Measurement report: Characterization of the vertical distribution of airborne Pinus pollen in the atmosphere with lidar-derived profiles: a modelling case study in the region of Barcelona, NE Spain
- 1CommSensLab, Dept. of Signal Theory and Communications, Universitat Politècnica de Catalunya, 08034, Barcelona, Spain
- 2Ciències i Tecnologies de l'Espai - Centre de Recerca de l'Aeronàutica i de l'Espai / Institut d'Estudis Espacials de Catalunya (CTE-CRAE / IEEC), Universitat Politècnica de Catalunya, 08034, Barcelona, Spain
- 3Barcelona Supercomputing Center, 08034, Barcelona, Spain
- 4Departament de Física, Universitat Politècnica de Catalunya, 08019, Barcelona, Spain
- 5Departament de Biologia Animal, Biologia Vegetal i Ecologia, Universitat Autònoma de Barcelona, 08193, Bellaterra, Spain
- 6Institut de Ciencia i Tecnología Ambientals (ICTA), Universitat Autònoma de Barcelona, 08193, Bellaterra, Spain
- 7Department of Botany, University of Granada, 18071, Granada, Spain
Abstract. This paper investigates the mechanisms involved in the dispersion, structure and mixing in the vertical column of atmospheric pollen. The methodology used employs observations of pollen concentration obtained from Hirst samplers (we will refer to as surface pollen) and vertical distribution (polarization-sensitive lidar) as well as nested numerical simulations with an atmospheric transport model and a simplified pollen module developed especially for this study. The study focuses on the predominant pollen type, Pinus, of the intense pollination event which occurred in the region of Barcelona, Catalonia, NE Spain, during 27–31 March, 2015. First, conversion formulas are expressed to convert lidar-derived total backscatter coefficient and model-derived mass concentration into pollen grains concentration, the magnitude measured at the surface by means of aerobiological methods, and for the first time ever, a relationship between optical and mass properties of atmospheric pollen, through the estimation of the so-called specific extinction cross-section, is quantified in ambient conditions. Second, the model horizontal representativeness is assessed through comparison between nested pollen simulations at 9, 3 and 1 km horizontal resolution and observed meteorological and aerobiological variables at seven sites around Catalonia. Finally, hourly observations of surface and column concentration in Barcelona are analysed with the different numerical simulations at increasing horizontal resolution and varying sedimentation/deposition parameters. We find that the 9 or 3 km simulations are less sensitive to the meteorology errors hence they should be preferred for specific forecasting applications. The largest discrepancies between measured surface (Hirst) and column (lidar) concentrations occur during nighttime: only residual pollen is detected in the column whereas it is present at the surface. The main reason is related to the lidar characteristics which has a lowest useful range bin at ~225 m, above the usually very thin nocturnal stable boundary layer. At the hour of the day of maximum insolation, the pollen layer does not extend up to the top of the planetary boundary layer according to the observations (lidar), probably because of gravity effects; however, the model simulates the pollen plume up to the top of the planetary boundary layer, resulting in an overestimation of the pollen load. Besides the large size and weight of Pinus grains, sedimentation/deposition processes have only a limited impact on the model vertical concentration in contrast to the emission processes. For further modelling research, emphasis is put on the accurate knowledge of plant/tree spatial distribution, density and type, as well as on the establishment of reliable phenology functions.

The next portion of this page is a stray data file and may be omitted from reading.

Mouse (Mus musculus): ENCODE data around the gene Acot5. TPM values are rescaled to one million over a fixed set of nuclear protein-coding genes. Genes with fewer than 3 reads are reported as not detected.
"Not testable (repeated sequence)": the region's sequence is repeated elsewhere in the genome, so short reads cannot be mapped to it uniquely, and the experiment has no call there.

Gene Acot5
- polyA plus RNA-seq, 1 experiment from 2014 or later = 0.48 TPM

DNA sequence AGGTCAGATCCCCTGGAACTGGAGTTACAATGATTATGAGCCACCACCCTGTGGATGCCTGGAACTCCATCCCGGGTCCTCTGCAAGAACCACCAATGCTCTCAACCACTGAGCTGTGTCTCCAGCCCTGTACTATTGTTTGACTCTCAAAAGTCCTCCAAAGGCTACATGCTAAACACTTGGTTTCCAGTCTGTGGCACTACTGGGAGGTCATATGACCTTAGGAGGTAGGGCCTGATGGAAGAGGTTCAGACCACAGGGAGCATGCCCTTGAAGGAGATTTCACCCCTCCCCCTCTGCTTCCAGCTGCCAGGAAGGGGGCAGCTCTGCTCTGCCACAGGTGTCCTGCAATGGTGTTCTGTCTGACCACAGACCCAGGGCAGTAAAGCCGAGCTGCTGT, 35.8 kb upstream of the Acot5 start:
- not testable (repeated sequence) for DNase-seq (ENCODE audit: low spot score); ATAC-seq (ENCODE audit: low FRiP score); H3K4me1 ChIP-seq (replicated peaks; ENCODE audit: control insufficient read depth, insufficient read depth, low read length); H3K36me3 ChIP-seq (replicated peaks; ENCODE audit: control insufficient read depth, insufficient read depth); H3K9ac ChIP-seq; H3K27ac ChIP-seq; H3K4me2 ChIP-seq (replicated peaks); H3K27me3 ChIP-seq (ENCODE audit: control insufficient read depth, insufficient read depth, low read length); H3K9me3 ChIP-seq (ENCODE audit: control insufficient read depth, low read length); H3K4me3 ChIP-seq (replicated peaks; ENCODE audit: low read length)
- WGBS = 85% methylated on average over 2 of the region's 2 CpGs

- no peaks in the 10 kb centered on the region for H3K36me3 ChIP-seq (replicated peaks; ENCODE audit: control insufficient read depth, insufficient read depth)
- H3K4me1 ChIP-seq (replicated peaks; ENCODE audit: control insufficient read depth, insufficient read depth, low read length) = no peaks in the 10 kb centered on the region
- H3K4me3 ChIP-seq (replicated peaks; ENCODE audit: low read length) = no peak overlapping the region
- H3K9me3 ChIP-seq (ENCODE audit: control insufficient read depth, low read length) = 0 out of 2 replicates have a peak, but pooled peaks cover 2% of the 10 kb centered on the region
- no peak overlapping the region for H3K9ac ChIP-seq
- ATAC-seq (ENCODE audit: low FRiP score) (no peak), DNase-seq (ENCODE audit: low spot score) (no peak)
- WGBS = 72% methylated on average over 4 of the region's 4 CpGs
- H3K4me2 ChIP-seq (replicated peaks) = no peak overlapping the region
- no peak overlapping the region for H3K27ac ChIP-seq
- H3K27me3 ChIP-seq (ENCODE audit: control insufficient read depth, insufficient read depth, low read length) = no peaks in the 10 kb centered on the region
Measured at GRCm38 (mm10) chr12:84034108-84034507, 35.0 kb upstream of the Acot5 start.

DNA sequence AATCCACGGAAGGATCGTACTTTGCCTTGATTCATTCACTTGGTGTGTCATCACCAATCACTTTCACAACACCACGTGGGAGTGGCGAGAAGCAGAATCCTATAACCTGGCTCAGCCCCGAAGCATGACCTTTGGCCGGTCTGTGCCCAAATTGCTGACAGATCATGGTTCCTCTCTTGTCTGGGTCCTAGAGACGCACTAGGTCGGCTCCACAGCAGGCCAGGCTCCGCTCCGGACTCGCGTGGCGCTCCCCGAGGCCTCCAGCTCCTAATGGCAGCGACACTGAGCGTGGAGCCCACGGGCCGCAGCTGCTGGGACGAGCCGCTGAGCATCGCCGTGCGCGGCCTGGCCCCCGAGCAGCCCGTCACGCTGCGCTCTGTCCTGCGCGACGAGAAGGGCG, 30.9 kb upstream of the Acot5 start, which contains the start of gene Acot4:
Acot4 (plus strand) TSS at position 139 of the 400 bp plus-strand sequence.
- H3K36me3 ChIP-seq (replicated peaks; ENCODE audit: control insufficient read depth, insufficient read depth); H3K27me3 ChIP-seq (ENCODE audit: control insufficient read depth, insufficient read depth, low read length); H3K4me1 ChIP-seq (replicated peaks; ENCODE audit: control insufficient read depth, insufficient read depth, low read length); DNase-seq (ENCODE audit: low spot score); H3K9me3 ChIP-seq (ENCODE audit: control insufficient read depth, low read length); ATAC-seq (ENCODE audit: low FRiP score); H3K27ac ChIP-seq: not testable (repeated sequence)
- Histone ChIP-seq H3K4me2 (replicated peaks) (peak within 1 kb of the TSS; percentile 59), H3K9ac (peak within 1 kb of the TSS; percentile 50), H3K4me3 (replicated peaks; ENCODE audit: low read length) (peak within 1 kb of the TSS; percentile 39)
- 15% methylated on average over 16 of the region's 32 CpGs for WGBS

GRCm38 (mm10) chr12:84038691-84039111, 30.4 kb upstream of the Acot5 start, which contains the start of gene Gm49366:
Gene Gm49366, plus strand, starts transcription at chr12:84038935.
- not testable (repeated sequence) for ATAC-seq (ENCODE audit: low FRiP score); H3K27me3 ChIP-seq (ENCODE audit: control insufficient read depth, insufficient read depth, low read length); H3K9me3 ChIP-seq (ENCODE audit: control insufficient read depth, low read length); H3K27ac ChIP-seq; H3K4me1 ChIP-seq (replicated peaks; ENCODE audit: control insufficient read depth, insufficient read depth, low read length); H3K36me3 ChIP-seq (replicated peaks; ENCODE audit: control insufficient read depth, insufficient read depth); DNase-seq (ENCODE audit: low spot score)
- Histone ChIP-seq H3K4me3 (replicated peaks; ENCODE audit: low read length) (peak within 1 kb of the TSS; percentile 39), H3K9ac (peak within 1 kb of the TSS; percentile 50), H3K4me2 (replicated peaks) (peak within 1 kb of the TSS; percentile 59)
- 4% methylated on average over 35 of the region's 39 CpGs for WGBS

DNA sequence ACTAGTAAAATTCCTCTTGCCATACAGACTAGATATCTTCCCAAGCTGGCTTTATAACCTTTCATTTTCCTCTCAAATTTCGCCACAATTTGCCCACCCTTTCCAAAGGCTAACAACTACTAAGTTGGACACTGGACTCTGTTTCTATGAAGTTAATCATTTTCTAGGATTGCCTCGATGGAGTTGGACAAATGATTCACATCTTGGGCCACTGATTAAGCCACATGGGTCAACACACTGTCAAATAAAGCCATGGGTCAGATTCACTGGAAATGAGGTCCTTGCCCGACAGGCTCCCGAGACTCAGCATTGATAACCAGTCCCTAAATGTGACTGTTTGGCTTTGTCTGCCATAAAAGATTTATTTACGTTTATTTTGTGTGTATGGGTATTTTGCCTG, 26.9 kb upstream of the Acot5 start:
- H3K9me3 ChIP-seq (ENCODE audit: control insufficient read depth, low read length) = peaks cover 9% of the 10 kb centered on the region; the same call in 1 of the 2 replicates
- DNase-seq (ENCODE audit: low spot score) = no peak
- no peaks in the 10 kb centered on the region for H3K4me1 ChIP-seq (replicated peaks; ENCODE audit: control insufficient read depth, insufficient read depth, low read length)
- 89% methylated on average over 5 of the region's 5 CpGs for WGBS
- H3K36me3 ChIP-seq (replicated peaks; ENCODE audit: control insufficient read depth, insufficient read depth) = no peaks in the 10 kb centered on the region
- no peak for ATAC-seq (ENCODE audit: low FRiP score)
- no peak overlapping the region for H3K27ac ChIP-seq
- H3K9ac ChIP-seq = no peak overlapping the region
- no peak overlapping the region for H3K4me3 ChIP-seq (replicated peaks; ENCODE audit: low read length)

Michaël Sicard et al.
Status: final response (author comments only)
RC1: 'Review of “Measurement report: Characterization of the vertical distribution of airborne Pinus pollen in the atmosphere with lidar-derived profiles: a modelling case study in the region of Barcelona, NE Spain” by Sicard et al.', Anonymous Referee #1, 10 Jun 2021
- AC1: 'Reply on RC1', Michael Sicard, 29 Sep 2021
RC2: 'Comment on acp-2021-235', Anonymous Referee #2, 24 Aug 2021
- AC2: 'Reply on RC2', Michael Sicard, 29 Sep 2021
Michaël Sicard et al.
Michaël Sicard et al.
Viewed (geographical distribution)